Reforms in health policy during the Greek bailouts: What makes reform successful and why?

The project collects evidence from health policy-related elites and stakeholders in Greece and traces the process of policy implementation.

Start date

September 2019

End date

January 2022

Overview

In August 2018, the Greek government announced the exit from the bailout agreement – known as Memorandum of Understanding (MoU) – with international lenders and the return of Greece to normal politics. Nonetheless, the advocacy of an exit has not been accompanied by effective structural reforms to allow Greece to maintain future stability. Health policy is one of the challenging areas of reform regarding efficiency, effectiveness and social impact. Despite consecutive MoUs (2010, 2012 and 2015), health policy has been slow-moving regarding reform with some successes and failures. We explore the reasons behind the variable (full, partial and unsuccessful) implementation of reforms in health policy to identify obstacles and constraints. Despite being mandated by the MoUs, why did some health reforms succeed while others failed to be implemented?

Using the Multiple Streams Framework (MSF) of the policy process, the project collects evidence from interviews with health policy-related elites and stakeholders in Greece and traces the process of implementation to identify sticky points and configuration of pro- and anti-change coalitions. We hypothesise implementation outcomes are due to three factors:

  1. The strategies and power of the main non-state coalition partner (the medical profession)
  2. The size of resources needed for successful implementation
  3. The ability (or not) of government to mobilise public opinion.

We examine three cases: the liberalisation of the pharmacy profession (successful implementation), family doctor reforms (partial implementation), and the referral system (unsuccessful implementation). The project concludes with implications about theories of implementation and practical lessons for policymakers in light of possible implementation obstacles.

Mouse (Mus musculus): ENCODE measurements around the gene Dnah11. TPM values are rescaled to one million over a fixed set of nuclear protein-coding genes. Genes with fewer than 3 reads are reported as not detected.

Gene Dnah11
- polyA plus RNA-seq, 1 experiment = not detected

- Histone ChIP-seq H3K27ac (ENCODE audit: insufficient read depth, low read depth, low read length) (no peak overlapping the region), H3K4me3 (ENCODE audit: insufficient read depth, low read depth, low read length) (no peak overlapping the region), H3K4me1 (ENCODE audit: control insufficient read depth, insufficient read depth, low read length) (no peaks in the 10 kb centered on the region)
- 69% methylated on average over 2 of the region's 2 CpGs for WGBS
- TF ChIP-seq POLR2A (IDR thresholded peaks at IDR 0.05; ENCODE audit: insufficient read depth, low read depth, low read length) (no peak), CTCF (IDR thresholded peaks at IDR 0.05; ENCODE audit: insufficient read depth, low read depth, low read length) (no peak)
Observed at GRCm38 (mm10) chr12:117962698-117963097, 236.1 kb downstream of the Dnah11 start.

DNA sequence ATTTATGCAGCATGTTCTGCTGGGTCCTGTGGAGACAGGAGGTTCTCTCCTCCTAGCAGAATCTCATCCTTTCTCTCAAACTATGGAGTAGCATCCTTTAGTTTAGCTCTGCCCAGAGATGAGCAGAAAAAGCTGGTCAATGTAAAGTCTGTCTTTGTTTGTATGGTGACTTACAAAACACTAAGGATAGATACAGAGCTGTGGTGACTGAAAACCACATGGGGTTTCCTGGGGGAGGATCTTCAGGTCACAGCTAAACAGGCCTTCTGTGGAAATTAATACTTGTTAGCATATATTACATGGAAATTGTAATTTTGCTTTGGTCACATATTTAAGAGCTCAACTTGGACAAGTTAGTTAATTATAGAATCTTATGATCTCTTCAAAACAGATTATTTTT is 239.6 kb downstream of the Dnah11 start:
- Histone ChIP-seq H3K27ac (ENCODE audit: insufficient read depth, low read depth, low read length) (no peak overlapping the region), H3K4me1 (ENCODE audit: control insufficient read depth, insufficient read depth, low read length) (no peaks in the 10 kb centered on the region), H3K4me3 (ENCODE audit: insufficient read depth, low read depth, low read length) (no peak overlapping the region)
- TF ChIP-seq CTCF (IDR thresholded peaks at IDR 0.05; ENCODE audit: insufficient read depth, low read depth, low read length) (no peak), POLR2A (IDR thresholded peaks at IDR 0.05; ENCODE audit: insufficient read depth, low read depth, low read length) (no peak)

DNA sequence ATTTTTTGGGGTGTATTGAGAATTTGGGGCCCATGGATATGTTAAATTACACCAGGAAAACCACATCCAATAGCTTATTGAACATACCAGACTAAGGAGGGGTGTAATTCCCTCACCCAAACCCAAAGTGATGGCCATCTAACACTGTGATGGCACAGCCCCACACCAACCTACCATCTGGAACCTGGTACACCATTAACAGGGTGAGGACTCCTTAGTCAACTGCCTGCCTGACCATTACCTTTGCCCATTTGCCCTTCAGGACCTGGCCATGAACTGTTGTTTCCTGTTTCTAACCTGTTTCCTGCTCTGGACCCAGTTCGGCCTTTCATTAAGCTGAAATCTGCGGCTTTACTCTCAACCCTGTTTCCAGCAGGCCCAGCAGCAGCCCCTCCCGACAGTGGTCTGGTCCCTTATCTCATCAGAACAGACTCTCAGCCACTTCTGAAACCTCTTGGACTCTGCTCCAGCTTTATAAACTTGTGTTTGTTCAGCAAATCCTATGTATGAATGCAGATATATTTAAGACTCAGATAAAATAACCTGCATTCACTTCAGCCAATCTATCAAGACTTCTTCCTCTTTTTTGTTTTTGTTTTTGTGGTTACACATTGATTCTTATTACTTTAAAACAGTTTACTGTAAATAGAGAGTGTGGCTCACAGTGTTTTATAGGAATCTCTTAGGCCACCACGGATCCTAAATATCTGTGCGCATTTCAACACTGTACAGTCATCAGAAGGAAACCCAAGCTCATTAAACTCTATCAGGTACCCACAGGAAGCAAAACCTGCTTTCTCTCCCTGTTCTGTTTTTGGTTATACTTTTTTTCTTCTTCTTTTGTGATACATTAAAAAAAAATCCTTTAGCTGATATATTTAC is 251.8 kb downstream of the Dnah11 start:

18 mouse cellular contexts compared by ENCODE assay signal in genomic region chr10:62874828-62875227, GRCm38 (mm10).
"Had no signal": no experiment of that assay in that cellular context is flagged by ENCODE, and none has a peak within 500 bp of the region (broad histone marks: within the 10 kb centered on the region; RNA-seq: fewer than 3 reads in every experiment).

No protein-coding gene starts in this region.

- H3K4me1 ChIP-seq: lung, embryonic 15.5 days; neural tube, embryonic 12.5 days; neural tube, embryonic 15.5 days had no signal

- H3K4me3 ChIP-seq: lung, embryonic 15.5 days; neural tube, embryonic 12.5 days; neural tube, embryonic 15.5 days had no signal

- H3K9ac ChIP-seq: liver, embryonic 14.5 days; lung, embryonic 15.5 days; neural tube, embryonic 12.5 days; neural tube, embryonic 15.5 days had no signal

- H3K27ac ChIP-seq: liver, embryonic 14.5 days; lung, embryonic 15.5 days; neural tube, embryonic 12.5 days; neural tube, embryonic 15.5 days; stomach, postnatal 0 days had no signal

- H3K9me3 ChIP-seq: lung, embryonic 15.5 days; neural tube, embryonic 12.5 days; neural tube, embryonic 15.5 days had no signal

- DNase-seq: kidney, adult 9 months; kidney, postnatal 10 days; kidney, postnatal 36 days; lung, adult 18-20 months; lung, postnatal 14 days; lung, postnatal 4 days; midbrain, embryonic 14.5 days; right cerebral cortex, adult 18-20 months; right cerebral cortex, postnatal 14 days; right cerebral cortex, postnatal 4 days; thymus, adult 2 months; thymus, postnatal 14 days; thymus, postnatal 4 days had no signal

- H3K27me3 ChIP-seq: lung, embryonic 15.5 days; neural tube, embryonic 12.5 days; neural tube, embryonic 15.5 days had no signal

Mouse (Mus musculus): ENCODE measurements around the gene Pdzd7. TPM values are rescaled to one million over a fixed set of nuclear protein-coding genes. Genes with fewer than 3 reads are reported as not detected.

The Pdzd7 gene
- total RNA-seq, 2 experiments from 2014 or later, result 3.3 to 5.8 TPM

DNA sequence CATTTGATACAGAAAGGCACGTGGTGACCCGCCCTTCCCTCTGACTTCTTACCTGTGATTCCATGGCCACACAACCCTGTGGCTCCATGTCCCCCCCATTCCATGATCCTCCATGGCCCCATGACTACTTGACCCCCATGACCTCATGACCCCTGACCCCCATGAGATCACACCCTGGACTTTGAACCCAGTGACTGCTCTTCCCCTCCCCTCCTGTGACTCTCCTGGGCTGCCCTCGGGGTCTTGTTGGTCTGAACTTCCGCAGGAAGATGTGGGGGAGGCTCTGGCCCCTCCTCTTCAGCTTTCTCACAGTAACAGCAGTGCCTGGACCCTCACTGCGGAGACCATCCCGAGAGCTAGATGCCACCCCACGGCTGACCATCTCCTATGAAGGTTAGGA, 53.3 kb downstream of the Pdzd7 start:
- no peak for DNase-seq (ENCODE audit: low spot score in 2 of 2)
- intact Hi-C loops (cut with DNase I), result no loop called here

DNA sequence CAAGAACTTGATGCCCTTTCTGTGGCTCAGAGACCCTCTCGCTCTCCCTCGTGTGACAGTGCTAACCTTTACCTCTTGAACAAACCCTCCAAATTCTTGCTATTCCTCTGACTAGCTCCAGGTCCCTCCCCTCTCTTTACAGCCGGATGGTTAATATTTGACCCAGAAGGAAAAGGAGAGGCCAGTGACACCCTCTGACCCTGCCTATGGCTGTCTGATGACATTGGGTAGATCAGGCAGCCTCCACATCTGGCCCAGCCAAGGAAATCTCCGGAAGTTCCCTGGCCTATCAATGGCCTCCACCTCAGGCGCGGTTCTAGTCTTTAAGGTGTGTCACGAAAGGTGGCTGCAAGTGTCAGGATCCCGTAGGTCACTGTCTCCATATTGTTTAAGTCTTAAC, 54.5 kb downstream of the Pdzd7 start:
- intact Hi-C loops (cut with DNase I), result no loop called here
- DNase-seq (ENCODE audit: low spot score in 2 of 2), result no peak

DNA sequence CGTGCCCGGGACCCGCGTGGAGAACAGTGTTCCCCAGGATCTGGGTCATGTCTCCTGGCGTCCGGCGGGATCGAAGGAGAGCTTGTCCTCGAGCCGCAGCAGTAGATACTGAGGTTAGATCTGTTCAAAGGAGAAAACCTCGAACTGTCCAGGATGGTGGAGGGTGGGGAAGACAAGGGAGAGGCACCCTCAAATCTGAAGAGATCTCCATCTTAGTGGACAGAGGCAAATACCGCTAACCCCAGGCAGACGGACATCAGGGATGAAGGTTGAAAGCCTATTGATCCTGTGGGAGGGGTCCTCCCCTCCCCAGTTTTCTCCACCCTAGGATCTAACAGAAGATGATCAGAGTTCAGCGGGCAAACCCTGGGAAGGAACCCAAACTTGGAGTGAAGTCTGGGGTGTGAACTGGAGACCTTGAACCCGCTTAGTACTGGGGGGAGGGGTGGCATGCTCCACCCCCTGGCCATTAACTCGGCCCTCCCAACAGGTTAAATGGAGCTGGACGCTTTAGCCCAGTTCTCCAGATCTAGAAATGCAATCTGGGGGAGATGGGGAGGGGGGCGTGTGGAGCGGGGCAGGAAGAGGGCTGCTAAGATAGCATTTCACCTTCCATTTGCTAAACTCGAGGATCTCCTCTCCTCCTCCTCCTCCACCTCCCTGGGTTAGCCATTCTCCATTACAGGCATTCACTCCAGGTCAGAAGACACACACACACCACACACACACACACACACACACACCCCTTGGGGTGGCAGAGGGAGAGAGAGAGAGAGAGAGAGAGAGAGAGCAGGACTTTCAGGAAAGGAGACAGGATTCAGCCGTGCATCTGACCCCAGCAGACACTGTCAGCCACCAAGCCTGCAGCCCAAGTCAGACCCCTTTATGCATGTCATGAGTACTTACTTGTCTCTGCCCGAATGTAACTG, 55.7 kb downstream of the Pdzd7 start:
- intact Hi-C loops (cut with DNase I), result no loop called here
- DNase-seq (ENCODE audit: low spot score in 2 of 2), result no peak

The project’s research question is: Despite being mandated by the MoUs, why did some health reforms succeed while others failed to be implemented?

Objectives

  1. Map out the implementation of health policy reforms as outlined by the MoUs
  2. Understand points of friction, conditions for pro-change coalition formation, stakeholder involvement in decision-making and implementation processes
  3. Process-trace policy outcomes to determine conditions for success and failure as well as the impact of the reforms in the state of play.

Funding amount

£9,000

Funder

Team

Additional team members

Dr. Maria Mavrikou (University of Athens, Greece)

Outputs

Planned Publications

  1. Policy Report (2000 words)
  2. Final research note (up to 10,000 words) submitted to the GreeSE Working Papers series
  3. Preparation of at least one research article to Government & Opposition or Policy Studies Journal.

Stakeholder workshop

We will organise a one-day workshop in Athens inviting all stakeholders interviewed and other related policy and political actors to (a) present our findings, (b) discuss our recommendations from the policy report and (c) identify ways forward for engaging in successful coalition building to implement reforms.

Research themes

Find out more about our research at Surrey: